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The Bass Is Weighing Me Down

Discussion in 'Technique [BG]' started by stephanie, Apr 9, 2002.

  1. stephanie


    Nov 14, 2000
    Scranton, PA
    Ok, this is mostly a question of 'Is there a way I can position my bass better?' or 'Is there something I can do to alleviate this problem?':

    I usually practice my bass sitting down. It is just much more comfortable. Lately I've been trying to practice standing up, though, because I know you should alternate and of course I guess you need to be able to stand up and play if you're going to want to play gigs, etc.

    So, anyway, I'm trying to practice standing up more...but it has been causing a great deal of pain. First, I feel my bass is weighing me down. I'm playing with the Squier Affinity P-Bass which is only 8lbs. I also own that cheap Rogue you see in the Musician's Friend catalog that is very very light...but the playability is no good at all and I barely even use it. I play with the bass near my chest because I have short arms and I have easier access to the fingerboard. As for straps, I have the Neotech Super Bass Strap (you know, the kind with the padding) because regular straps dig into my shoulder. So when I'm standing up playing I feel tremendous pressure on my upper body and at times, I can't breathe too well :eek: And the pain shoots down my back. :(

    Now I am not one to be able to stand up for very long in the first place. I have no feeling in my upper right leg and also I have disalligned hips which cause back and shoulder pain. The way I have my bass positioned is comfortable for awhile but then...pffffftt...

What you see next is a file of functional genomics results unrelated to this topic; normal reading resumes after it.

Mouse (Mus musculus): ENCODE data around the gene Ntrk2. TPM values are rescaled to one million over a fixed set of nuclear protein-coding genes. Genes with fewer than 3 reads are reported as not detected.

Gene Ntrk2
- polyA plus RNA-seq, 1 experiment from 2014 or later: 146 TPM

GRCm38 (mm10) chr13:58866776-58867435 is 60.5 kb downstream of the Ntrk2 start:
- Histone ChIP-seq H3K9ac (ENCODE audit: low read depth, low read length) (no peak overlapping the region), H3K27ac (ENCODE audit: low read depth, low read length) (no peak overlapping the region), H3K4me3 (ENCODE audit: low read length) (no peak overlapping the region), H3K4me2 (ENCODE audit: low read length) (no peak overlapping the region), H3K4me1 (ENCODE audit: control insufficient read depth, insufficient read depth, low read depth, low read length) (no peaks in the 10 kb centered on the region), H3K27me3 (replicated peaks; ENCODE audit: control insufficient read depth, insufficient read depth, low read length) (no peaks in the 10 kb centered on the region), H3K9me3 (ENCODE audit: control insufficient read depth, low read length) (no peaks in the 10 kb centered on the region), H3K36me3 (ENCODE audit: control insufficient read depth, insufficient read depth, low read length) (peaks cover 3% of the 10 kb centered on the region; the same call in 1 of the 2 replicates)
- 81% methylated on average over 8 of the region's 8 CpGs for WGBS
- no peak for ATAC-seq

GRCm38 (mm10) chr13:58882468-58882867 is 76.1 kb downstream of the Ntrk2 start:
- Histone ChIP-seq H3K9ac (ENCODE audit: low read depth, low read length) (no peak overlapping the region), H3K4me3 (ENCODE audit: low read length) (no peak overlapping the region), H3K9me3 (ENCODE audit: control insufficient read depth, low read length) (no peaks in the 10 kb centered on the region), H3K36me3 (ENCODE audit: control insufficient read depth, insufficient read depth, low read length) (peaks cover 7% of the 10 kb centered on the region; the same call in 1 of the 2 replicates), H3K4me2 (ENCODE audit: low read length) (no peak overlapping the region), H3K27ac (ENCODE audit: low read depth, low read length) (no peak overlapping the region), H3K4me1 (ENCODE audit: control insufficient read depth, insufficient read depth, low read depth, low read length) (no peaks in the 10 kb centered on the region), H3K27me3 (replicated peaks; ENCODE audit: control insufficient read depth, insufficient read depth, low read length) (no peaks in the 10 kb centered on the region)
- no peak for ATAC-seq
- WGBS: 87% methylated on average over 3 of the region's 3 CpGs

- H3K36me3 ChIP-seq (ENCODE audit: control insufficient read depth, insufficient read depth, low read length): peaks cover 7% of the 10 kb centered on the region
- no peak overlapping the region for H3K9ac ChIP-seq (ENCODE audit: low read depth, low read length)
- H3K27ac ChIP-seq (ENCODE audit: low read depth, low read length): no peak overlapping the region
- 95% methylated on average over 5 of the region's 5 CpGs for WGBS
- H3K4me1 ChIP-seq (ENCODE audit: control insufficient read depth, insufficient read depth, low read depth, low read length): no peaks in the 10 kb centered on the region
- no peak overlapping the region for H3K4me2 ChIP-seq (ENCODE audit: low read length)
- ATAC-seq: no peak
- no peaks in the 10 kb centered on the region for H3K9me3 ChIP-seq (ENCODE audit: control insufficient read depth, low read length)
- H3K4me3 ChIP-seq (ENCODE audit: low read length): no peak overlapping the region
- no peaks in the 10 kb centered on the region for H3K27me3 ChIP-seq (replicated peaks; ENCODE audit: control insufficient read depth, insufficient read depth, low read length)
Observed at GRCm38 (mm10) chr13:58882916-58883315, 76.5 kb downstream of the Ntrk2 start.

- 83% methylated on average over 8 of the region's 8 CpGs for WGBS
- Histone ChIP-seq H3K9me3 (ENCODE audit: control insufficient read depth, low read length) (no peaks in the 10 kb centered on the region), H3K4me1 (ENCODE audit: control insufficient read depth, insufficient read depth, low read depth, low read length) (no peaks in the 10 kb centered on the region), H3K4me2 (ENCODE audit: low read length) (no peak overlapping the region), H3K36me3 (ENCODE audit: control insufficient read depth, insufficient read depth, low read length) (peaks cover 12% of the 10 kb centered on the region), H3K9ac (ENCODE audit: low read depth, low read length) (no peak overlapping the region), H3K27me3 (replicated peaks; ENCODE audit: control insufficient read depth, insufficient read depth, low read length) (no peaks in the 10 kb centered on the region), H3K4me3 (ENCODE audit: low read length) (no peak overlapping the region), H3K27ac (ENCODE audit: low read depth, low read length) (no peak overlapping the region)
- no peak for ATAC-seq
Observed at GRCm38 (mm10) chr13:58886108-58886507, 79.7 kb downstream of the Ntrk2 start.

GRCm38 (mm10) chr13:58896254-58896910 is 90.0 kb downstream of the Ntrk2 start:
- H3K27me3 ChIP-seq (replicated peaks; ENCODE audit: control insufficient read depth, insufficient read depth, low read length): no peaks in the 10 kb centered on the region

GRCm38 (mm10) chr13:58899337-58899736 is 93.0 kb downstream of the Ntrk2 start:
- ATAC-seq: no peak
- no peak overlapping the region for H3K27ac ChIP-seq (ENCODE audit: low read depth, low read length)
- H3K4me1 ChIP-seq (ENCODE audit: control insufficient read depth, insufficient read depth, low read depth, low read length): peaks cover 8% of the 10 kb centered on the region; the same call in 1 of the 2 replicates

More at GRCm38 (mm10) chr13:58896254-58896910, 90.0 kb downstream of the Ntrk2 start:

Not trying to whine here, LOL, but I was just wondering if there was anything that can be done about this other than only ever being able to play sitting down. And I also don't want to be only able to play basses that are light and comfortable but have no playability whatsoever.

    Thanks for any tips, :)
  2. JMX

    JMX Vorsprung durch Technik

    Sep 4, 2000
    Cologne, Germany
    A wider strap helps more than padding, since it distributes the weight over a larger area. You can also try to place it a little differently on the shoulder, a little to the left or right can make some difference in comfort.

    I once saw a strap that put the weight on BOTH shoulders, that would help a lot.

    Maybe you can try to put the strap over your right shoulder sometimes, Albert Collins-style. I sometimes do that for fun, and it feels amazingly comfortable.

    But check out those Slider straps, it might be the solution you're looking for.
  3. Christopher


    Apr 28, 2000
    New York, NY
  4. I used to be the same way with standing up and playing. It just isn't comfortable at all when you've spent all of your time practicing sitting down. I just made myself stand to play, though, because it's neccesary. Have you tried just standing up until it gets a bit uncomfortable, and then sitting down and resting? That's what I did. Slowly, things built up, and it became natural feeling, and easily bearable...

    Hope it helps...goodluck.

  5. P.S. Play around with new straps, as mentioned above, and try different was of wearing it on you. Just experiment, and find something that works for you...

  6. thrash_jazz


    Jan 11, 2002
    Ottawa, Ontario, Canada
    Artist: JAF Basses, Circle K Strings